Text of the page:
Educated Ignorance

I know people like to believe in their high school history education as being accurate, but unfortunately, generally, it’s not. Either things are glossed over because of time constraints or blatantly misrepresented because the curriculum is set by governments who have a vested interest in presenting things a certain way. (My undergrad thesis is based on this idea. To learn more stop by my Ignite Talk on Tuesday or my poster session on Saturday at the Active History conference!)

Now this leads to people saying things out of ignorance which are at best fun to laugh at and at worst, legitimately hurtful and dangerous. The example I always turn to is in a first year course, “Early Modern Atlantic Worlds,” when we were learning about the slave trade, a (white) student raised her hand and objected to the professor’s portrayal of slavery as a universally bad thing. “But professor,” she said, “slavery was a mutually beneficial relationship!”

I feel that it’s important to note that she was not a product of the American public education system, but rather was educated at a Manhattan private school. So ignorance is apparently unavoidable, no matter how much you pay for your child’s education. The professor responded by asking for examples of how slavery benefited slaves and the student couldn’t think of any, so that idea got shut down pretty fast (though she later said she felt like it was unfair for the professor to tell her that everything she’d learned in high school was wrong).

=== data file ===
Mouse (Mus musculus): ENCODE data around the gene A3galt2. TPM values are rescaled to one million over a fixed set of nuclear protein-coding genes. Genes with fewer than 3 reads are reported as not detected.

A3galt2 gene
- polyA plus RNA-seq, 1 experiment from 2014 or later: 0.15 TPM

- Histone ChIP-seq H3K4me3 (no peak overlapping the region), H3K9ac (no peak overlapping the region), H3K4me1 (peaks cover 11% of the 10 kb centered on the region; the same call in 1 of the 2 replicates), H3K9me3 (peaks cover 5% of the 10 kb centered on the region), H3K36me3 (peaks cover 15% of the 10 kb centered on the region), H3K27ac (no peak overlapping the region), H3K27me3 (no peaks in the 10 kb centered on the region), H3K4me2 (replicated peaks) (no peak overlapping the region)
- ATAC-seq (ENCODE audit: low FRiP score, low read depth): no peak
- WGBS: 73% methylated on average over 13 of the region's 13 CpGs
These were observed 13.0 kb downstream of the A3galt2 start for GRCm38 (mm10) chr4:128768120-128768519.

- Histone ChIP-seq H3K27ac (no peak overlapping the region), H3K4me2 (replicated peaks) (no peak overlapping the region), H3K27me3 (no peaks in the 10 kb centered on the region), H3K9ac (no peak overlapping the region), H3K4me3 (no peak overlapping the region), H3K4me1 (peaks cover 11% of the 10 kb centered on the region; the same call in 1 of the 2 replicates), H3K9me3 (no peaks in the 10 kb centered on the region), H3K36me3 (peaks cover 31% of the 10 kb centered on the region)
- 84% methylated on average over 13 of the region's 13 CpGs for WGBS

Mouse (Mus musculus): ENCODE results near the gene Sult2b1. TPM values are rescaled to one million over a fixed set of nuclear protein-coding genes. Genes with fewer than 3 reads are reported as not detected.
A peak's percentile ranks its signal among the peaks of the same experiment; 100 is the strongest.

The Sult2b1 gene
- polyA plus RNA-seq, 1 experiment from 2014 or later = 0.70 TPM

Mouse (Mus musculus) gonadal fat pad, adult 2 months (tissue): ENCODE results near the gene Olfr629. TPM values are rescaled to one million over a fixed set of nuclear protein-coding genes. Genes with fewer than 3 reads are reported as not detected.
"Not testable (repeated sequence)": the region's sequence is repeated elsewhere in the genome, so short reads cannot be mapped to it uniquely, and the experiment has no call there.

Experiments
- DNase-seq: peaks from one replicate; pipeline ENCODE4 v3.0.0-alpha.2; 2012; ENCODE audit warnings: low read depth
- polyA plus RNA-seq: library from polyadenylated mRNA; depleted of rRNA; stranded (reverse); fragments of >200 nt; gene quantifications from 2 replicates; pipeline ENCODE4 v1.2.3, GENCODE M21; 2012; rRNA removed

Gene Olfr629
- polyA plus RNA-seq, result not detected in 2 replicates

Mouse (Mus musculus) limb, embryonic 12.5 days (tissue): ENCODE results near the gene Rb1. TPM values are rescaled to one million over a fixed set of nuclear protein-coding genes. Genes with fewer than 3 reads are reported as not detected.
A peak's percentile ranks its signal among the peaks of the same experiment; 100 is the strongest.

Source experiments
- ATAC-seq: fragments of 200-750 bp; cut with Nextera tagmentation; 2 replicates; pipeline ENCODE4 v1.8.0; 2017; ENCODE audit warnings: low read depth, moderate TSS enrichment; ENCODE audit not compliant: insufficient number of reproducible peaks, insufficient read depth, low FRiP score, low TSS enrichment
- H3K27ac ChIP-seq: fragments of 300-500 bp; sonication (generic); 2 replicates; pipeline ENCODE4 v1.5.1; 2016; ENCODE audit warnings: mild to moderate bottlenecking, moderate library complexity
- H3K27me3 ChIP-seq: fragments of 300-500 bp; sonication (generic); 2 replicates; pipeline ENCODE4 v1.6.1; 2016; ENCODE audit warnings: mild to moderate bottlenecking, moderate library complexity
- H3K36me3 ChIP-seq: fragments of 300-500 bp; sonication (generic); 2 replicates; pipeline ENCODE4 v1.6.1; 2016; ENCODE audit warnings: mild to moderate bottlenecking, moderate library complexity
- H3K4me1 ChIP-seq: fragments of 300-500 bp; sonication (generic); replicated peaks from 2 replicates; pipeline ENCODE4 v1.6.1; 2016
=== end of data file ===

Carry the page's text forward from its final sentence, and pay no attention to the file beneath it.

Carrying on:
Anyways, this historical ignorance can be turned into comedy as well as education. I like to point people to the YouTube series “Ask A Slave,” in which the presenter, an actress who plays a slave at George Washington’s plantation, responds honestly to questions she gets asked while in character at work. From the description on YouTube, “Ask A Slave is a comedy web series directed by Jordan Black, based on the actress’ time working as a living history character at the popular historic site, George Washington’s Mount Vernon. All questions and interactions are based on true life events.”

It is mostly entertaining but it is also educational as well.

Anyways, for your viewing pleasure, please enjoy Ask A Slave, Episode 1.

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One thought on “Educated Ignorance

  1. I would want to add into the mix here, that historical ignorance has much more utility than we might think. In fact, historical ignorance in a lot of cases is a political tool to promote certain agendas. I can give two quick examples. Currently the WWII curriculum is being fought over in Japan. It is not so much a fight over accuracy, as it is about Japan’s role in the world, and whether the history of WWII can justify Japan’s movement away from pacifism. The second would be the debate in Texas, when a purchased textbook intentionally downplayed racism, attempted to redeem Joseph McCarthy, and wrote at length about the dark side of Martin Luther King. I would argue that ignorance is rarely innocent, and the educational gaps are either a sign of austerity, or deceit.

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